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Native Storiers: A Series of American Narratives

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Native Storiers: A Series of American Narratives

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Hiroshima Bugi

Atomu 57

Gerald Vizenor

Hiroshima Bugi is an ingenious kabuki novel that begins in the ruins of the Atomic Bomb Dome, a new Rashomon Gate. Ronin Browne, the humane peace contender, is the hafu orphan son of Okichi, a Japanese boogie-woogie dancer, and Nightbreaker, an Anishinaabe from the White Earth Reservation who served as an interpreter for General Douglas MacArthur during the first year of the American occupation in Japan.
 
Ronin draws on samurai and native traditions to confront the moral burdens and passive notions of nuclear peace celebrated at the Peace Memorial Museum in Hiroshima. He creates a new calendar that starts with the first use of atomic weapons, Atomu One. Ronin accosts the spirits of the war dead at Yasukuni Jinga. He then marches into the national shrine and shouts to Tojo Hideki and other war criminals to come out and face the spirits of thousands of devoted children who were sacrificed at Hiroshima.
 
In Hiroshima Bugi: Atomu 57 acclaimed Anishinaabe writer Gerald Vizenor has created a dynamic meditation on nuclear devastation and our inability to grasp fully its presence or its legacy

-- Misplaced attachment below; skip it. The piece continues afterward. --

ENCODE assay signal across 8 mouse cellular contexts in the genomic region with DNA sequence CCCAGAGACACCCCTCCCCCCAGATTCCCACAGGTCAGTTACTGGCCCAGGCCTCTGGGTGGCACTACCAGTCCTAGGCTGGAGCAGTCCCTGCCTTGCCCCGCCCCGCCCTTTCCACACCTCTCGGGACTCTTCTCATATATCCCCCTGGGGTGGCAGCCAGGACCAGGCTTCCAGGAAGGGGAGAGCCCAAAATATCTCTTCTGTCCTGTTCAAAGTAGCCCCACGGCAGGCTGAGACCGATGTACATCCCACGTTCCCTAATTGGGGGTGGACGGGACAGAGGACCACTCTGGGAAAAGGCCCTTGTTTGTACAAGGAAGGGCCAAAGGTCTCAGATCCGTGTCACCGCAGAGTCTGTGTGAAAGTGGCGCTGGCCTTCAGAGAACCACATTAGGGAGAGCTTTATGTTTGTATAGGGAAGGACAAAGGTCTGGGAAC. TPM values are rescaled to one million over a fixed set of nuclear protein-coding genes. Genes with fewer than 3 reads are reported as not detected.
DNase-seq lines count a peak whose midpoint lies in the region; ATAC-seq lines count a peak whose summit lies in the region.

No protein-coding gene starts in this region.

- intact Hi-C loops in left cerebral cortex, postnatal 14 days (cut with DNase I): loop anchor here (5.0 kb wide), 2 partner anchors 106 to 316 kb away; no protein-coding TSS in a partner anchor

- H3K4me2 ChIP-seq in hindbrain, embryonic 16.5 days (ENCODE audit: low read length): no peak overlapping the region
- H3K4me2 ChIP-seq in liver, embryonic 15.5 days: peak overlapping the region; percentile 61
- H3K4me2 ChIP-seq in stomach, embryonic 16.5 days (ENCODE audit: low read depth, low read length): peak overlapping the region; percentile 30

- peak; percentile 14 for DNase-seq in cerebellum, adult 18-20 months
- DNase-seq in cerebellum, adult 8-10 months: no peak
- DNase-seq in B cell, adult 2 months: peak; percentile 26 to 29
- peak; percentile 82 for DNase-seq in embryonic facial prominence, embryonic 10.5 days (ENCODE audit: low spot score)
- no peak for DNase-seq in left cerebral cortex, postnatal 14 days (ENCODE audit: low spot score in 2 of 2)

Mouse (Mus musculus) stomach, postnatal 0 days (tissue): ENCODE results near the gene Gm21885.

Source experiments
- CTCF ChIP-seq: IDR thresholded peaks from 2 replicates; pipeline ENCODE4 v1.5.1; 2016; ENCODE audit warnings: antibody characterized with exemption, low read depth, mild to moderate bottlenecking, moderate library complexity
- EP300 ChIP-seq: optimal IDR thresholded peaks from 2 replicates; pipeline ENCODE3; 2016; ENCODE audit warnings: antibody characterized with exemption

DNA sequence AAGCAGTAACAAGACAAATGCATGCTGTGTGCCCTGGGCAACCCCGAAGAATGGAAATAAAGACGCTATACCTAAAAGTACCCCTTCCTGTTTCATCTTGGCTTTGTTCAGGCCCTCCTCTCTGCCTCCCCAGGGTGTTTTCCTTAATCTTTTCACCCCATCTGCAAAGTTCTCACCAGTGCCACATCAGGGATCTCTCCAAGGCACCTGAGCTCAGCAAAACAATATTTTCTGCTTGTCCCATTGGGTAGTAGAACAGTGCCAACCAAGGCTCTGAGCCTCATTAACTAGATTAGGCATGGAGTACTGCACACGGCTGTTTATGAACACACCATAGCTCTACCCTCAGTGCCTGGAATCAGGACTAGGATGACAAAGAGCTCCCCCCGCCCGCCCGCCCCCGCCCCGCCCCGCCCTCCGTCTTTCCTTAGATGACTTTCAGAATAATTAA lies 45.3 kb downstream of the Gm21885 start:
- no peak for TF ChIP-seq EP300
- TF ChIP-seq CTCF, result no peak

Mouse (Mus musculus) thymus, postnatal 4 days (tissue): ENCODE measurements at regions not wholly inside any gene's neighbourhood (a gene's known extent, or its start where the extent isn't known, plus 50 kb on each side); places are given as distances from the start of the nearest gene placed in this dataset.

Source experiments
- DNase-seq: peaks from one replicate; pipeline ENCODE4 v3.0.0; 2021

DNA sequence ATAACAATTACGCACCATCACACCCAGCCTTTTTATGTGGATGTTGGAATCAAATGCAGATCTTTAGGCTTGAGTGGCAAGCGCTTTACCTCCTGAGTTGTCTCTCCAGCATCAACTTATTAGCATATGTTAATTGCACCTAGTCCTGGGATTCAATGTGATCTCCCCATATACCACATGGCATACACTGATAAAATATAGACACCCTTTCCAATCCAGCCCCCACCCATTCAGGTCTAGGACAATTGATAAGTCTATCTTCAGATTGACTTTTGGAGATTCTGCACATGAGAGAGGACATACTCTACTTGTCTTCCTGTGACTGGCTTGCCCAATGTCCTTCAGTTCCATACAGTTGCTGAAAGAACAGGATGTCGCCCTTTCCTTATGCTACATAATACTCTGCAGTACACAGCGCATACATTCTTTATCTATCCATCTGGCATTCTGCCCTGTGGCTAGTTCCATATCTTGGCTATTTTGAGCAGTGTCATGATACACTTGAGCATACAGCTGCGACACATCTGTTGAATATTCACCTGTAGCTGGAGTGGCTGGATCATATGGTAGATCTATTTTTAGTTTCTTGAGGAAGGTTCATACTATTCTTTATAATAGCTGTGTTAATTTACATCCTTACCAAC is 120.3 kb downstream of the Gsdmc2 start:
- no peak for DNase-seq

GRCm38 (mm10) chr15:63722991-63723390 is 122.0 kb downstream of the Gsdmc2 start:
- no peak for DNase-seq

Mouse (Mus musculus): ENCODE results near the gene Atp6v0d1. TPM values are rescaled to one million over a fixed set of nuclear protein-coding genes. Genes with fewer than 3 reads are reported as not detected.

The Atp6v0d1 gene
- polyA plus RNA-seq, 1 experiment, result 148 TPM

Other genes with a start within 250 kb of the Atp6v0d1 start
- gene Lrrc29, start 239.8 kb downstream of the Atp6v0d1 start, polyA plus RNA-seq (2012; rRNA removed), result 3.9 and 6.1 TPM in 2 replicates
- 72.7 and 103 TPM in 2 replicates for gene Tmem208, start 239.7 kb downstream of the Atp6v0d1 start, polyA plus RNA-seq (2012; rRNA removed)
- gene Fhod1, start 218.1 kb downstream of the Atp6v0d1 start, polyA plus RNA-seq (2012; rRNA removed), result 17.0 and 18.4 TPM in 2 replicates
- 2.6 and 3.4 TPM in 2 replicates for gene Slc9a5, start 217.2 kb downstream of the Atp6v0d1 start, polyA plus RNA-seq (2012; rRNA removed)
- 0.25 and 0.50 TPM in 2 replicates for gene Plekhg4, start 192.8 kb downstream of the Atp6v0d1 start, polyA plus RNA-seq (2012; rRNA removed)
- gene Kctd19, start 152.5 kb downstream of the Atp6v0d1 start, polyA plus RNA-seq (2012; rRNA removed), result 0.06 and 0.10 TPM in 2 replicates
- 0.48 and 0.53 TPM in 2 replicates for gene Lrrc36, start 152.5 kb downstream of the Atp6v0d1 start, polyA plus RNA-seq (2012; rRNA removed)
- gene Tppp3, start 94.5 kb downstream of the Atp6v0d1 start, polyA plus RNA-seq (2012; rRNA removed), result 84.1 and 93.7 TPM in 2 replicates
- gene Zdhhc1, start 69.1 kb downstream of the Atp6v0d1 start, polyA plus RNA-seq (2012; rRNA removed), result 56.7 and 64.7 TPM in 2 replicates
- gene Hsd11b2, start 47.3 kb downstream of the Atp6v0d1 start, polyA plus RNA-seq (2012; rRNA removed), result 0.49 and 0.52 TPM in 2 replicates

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Native Storiers

Five Selections

Gerald Vizenor

Gerald Vizenor presents in this anthology some of the best contemporary Native American Indian authors writing today. The five books from which these excerpts are drawn are published in the University of Nebraska Press’s Native Storiers series.
 
This series introduces innovative, emergent, avant-garde Native literary artists and promotes a sense of survivance over the conventional themes of victimry, historical absence, cultural tragedy, and separation that often accompany Native characters in popular commercial fiction. These original narratives demonstrate a new and distinctive aesthetic in the literature of Native American Indians. The five Native authors in this anthology, drawing from the practices of traditional oral storiers, create an active sense of presence, both in the literary world, and the wider world of cultural studies.

Native Storiers includes selections from Mending Skins by Eric Gansworth, Designs of the Night Sky by Diane Glancy, Bleed into Me by Stephen Graham Jones, Hiroshima Bugi: Atomu 57 by Gerald Vizenor, and Elsie’s Business by Frances Washburn.

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